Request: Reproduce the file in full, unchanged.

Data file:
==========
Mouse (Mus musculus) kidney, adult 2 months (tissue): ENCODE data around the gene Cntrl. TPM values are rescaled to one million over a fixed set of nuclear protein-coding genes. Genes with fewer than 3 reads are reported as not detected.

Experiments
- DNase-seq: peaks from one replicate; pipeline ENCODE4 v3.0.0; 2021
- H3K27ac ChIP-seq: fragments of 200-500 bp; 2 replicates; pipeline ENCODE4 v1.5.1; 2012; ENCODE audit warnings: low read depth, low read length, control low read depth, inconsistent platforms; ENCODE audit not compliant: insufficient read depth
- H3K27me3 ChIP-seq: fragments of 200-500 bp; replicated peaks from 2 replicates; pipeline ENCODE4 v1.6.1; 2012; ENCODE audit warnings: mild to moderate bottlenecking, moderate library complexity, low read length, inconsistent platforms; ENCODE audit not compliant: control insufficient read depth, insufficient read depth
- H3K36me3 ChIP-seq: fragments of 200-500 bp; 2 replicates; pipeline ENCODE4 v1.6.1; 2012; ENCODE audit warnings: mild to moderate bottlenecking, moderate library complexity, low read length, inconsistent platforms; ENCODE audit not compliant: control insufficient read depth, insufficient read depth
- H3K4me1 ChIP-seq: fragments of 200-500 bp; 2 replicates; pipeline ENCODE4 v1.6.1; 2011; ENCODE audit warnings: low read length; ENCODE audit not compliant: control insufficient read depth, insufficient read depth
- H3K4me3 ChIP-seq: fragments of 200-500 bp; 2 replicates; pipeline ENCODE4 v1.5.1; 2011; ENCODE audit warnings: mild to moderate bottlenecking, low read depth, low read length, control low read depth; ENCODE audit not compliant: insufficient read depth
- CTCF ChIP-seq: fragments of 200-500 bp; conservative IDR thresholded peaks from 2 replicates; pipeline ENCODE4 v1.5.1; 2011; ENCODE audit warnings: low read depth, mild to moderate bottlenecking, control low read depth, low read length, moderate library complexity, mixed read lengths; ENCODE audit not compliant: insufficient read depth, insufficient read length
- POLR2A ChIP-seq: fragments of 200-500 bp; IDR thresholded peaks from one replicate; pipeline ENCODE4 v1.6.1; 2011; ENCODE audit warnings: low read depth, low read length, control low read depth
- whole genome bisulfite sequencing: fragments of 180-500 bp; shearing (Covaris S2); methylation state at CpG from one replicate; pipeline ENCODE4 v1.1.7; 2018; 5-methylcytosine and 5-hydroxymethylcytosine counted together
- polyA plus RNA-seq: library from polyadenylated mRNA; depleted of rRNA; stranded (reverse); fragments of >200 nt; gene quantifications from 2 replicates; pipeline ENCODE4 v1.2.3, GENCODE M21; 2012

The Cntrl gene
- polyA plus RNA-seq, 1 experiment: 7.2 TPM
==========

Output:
Mouse (Mus musculus) kidney, adult 2 months (tissue): ENCODE data around the gene Cntrl. TPM values are rescaled to one million over a fixed set of nuclear protein-coding genes. Genes with fewer than 3 reads are reported as not detected.

Experiments
- DNase-seq: peaks from one replicate; pipeline ENCODE4 v3.0.0; 2021
- H3K27ac ChIP-seq: fragments of 200-500 bp; 2 replicates; pipeline ENCODE4 v1.5.1; 2012; ENCODE audit warnings: low read depth, low read length, control low read depth, inconsistent platforms; ENCODE audit not compliant: insufficient read depth
- H3K27me3 ChIP-seq: fragments of 200-500 bp; replicated peaks from 2 replicates; pipeline ENCODE4 v1.6.1; 2012; ENCODE audit warnings: mild to moderate bottlenecking, moderate library complexity, low read length, inconsistent platforms; ENCODE audit not compliant: control insufficient read depth, insufficient read depth
- H3K36me3 ChIP-seq: fragments of 200-500 bp; 2 replicates; pipeline ENCODE4 v1.6.1; 2012; ENCODE audit warnings: mild to moderate bottlenecking, moderate library complexity, low read length, inconsistent platforms; ENCODE audit not compliant: control insufficient read depth, insufficient read depth
- H3K4me1 ChIP-seq: fragments of 200-500 bp; 2 replicates; pipeline ENCODE4 v1.6.1; 2011; ENCODE audit warnings: low read length; ENCODE audit not compliant: control insufficient read depth, insufficient read depth
- H3K4me3 ChIP-seq: fragments of 200-500 bp; 2 replicates; pipeline ENCODE4 v1.5.1; 2011; ENCODE audit warnings: mild to moderate bottlenecking, low read depth, low read length, control low read depth; ENCODE audit not compliant: insufficient read depth
- CTCF ChIP-seq: fragments of 200-500 bp; conservative IDR thresholded peaks from 2 replicates; pipeline ENCODE4 v1.5.1; 2011; ENCODE audit warnings: low read depth, mild to moderate bottlenecking, control low read depth, low read length, moderate library complexity, mixed read lengths; ENCODE audit not compliant: insufficient read depth, insufficient read length
- POLR2A ChIP-seq: fragments of 200-500 bp; IDR thresholded peaks from one replicate; pipeline ENCODE4 v1.6.1; 2011; ENCODE audit warnings: low read depth, low read length, control low read depth
- whole genome bisulfite sequencing: fragments of 180-500 bp; shearing (Covaris S2); methylation state at CpG from one replicate; pipeline ENCODE4 v1.1.7; 2018; 5-methylcytosine and 5-hydroxymethylcytosine counted together
- polyA plus RNA-seq: library from polyadenylated mRNA; depleted of rRNA; stranded (reverse); fragments of >200 nt; gene quantifications from 2 replicates; pipeline ENCODE4 v1.2.3, GENCODE M21; 2012

The Cntrl gene
- polyA plus RNA-seq, 1 experiment: 7.2 TPM